They are also incredibly playful, loving to work off their excessive energy by bouncing around.
Do Siberian Huskies like other dogs?
The classic image of the husky pulling a sled with his friends will tell you that they are generally good with other dogs. In fact, they are rarely happier than when in the company of their fellows.
However, this doesn’t mean that they will tolerate another dog challenging them. They might not start a fight with another dog, but if another dog picks one with them they will probably end it.
It is therefore a good idea to shy away from very small ‘mouthy’ dogs you encounter when out with your Husky, for the safety of the feisty little one.
Can a Siberian Husky live with a cat?
If a Husky has lived with a cat from day one, then they will probably continue to accept them as a part of their home. However, it would be preferable not to give them the opportunity to test this theory.
As a breed they are very prey driven, and have been known to kill cats as well as other rodent pets. Won’t just chase then or annoy them, they will often catch and kill too. This is probably as a result of having been allowed for generations in Siberia to catch their own dinner.
It is therefore not recommended to run the risk, and if you have a cat to look into other breed options for the time being.
Are Huskies good with children?
Siberian Huskies are renowned for being good with children. For hundreds of years they were kept as working and living companions by the Chukchi people, who worked with them but also lived with them in very close quarters.
The likelihood is that any bad behaviour to the children they resided with was not tolerated, and therefore the dogs who were allowed to continue on to produce new puppies were only those who were happy to be subjected to children’s unpredictable behaviours.
This probably contributes to to the fact that Huskies have no guarding instincts, and are at home in the company of people of any age.
To their credit they also make it known when they are unhappy, so give clear signals to their families to enable them to desist unwanted behaviour before it gets out of hand.
Do remember though, that even the nicest dog is still a dog. Children should never be allowed to antagonise or harass dogs, and should always be supervised in their company. The use of a crate to give the dog the ability to have his own space and place to escape to will help to keep him from being unduly upset.
The other reason to supervise their activities together is that huskies are very playful and bouncy dogs. Small children can be accidentally knocked over and bumped about by their large, fluffy playmates.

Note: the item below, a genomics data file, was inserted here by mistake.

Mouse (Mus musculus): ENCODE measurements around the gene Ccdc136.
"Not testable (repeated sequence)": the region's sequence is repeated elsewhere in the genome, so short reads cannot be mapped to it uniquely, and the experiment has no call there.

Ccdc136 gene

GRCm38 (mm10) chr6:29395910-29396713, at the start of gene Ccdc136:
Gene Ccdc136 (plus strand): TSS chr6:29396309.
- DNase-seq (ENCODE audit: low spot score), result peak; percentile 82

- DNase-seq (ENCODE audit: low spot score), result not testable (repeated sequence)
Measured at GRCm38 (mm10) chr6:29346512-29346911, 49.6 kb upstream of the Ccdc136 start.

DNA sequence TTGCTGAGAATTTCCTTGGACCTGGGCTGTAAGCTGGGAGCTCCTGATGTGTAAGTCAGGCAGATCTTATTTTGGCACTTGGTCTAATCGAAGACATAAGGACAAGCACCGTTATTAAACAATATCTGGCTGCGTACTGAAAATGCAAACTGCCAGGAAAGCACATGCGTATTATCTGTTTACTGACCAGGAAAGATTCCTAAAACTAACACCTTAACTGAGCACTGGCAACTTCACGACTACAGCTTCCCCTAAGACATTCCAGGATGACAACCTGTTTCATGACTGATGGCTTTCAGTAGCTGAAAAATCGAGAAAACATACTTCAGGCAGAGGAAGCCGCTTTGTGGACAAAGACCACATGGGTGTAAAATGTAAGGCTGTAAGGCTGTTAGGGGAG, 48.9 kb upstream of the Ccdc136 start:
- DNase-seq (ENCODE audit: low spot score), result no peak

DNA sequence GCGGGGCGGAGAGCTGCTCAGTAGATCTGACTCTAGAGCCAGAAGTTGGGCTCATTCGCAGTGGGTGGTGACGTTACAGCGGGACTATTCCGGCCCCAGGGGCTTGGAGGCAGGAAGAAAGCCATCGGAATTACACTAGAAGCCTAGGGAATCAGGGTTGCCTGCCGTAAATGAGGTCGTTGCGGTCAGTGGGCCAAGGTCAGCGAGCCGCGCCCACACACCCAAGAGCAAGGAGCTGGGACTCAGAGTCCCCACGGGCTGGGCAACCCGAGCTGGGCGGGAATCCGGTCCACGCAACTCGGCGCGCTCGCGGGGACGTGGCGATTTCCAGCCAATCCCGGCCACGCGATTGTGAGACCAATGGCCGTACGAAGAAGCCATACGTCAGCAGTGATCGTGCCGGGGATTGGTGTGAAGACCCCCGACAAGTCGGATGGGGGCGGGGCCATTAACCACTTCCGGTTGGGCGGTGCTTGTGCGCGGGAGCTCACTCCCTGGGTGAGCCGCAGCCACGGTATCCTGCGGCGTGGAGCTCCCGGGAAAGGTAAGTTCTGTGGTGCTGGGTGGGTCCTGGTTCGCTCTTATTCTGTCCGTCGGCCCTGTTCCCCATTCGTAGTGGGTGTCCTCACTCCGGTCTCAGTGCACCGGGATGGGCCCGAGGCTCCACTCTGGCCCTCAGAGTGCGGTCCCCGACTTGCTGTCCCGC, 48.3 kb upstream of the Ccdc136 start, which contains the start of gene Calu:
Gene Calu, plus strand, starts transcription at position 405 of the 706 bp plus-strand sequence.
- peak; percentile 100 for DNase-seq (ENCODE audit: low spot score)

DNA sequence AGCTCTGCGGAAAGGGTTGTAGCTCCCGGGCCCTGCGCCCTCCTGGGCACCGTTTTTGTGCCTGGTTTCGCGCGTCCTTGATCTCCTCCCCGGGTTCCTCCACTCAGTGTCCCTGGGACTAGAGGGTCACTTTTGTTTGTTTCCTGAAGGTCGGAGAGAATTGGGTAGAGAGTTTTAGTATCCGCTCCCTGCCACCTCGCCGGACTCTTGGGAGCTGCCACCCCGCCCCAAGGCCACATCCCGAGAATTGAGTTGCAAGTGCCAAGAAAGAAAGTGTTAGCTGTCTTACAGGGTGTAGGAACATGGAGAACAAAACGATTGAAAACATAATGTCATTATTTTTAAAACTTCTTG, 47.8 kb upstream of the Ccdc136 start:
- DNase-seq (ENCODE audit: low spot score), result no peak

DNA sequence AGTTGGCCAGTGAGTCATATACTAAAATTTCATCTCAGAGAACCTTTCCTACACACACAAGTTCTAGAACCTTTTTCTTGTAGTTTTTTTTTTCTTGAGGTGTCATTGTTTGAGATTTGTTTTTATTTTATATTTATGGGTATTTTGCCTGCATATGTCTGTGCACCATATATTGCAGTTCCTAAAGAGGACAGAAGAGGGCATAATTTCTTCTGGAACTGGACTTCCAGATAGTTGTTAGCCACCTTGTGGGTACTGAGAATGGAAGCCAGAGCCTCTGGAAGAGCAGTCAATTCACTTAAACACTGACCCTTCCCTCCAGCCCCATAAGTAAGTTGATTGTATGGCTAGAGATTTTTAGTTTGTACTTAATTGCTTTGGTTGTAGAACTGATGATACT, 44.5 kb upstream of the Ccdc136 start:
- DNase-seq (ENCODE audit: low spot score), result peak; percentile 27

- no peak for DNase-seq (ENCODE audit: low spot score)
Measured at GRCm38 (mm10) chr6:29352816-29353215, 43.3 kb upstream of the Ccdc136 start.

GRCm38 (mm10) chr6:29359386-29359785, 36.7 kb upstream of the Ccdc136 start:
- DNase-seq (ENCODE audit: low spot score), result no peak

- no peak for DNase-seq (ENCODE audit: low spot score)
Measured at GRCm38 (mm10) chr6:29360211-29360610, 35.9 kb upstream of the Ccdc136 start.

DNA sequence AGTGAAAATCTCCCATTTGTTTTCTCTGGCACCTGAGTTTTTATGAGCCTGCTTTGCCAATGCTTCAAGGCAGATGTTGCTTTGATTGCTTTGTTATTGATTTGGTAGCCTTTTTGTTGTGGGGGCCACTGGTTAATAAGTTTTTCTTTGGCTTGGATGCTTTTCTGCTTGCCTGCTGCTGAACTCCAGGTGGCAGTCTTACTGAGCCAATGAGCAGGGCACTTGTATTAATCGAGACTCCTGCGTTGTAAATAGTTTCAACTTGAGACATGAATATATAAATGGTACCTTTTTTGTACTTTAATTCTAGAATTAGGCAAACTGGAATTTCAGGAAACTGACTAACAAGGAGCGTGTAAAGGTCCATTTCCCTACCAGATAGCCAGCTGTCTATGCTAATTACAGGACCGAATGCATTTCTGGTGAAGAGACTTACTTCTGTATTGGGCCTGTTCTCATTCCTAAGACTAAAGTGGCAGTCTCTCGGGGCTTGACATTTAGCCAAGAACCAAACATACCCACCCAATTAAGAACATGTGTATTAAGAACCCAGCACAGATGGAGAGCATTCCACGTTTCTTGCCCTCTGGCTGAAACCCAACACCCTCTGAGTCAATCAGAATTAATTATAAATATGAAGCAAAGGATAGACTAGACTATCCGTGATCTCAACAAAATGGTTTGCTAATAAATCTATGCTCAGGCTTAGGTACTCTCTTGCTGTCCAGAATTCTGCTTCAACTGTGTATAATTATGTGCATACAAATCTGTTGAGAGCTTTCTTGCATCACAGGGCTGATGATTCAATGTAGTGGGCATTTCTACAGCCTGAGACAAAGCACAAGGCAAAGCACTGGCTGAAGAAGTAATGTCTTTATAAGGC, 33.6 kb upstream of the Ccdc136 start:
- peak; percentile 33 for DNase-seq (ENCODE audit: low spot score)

Do Huskies bark a lot?
Huskies are very vocal, although they couldn’t be said to bark a lot. They are not a naturally yappy or bark-crazy breed in the manner of terriers for example. They are much more like members of the hound family, with a tendency to howl.
Not only do they look a lot like the wolves of their ancient past, but they sound exactly like them to. A haunting and drawn out noise, it is not to everyone’s liking. Especially when continued over long periods of time or at unsocial hours of the night.
If you have more than one can also have a tendency to howl communally. This response can also be triggered by sirens, which not ideal for busy city centre living.
If you have close neighbours or live in a built up area, your growing Husky could cause you to have problems with those living close by. They are better suited to more remote locations for this reason.
How much exercise should I give my husky?
An important consideration for a potential Husky owner, perhaps the single most important one, is their need for exercise.
They have a deeply imbedded desperation and need to run. These dogs are marathon runners, not sprinters. They need an awful lot of steady paced exercise. Perhaps up to two hours every single day.
If you are a keep jogger, biker or hiker, your Husky will delight in keeping you company on extended tips outside. They also love being worked in the manner of their ancestors, pulling sleds in gangs and racing.
Despite his love of exercise, another tricky aspect of Husky care is his inclination to run off when out and about. You will need to go to great lengths to keep him safe, in a way that you wouldn’t necessarily need to bother with another breed of dog.
What is the best way to exercise a full grown Husky?
The Siberian Husky has an incredibly high prey drive, this means that unless he has a rock solid recall he is likely to lose sight of you on a regular walk off-lead.
Harness and line are advised by many breeders as off-lead as a full grown husky will tend to roam or run away chasing the wildlife. They have a strong instinct to run and to not just pursue but kill prey animals.
Unfortunately, Huskies are bred to run and pull. This means that they are not the easiest animal to have on a lead either. A harness is therefore essential not only to prevent your dog choking himself on a collar, but to help you maintain control.
Whilst training a good recall with a husky will be hard due to his natural impulses, it is something that you will benefit hugely from committing to and is by no means an impossible dream. But it will need to be intensely proofed throughout the first months and possibly even years of the lives, and even then it would not be wise to let them off leash in an area where there is a chance of wildlife or local cats poking their heads up for a look.
It is also tough to teach a recall as the Husky loves running so much, making this more rewarding to him than any treat you might have in your pocket to offer him.
The safest way to exercise a Husky is in an enclosed space, potentially with other well-behaved dogs for company.
How should I train my husky?
The Siberian Husky is not known for their co-operative intelligence, at least not in the way we would assess it in human terms. This is because they have not been bred to follow complex instructions and work with humans in the same way that sheepdogs or gundogs have.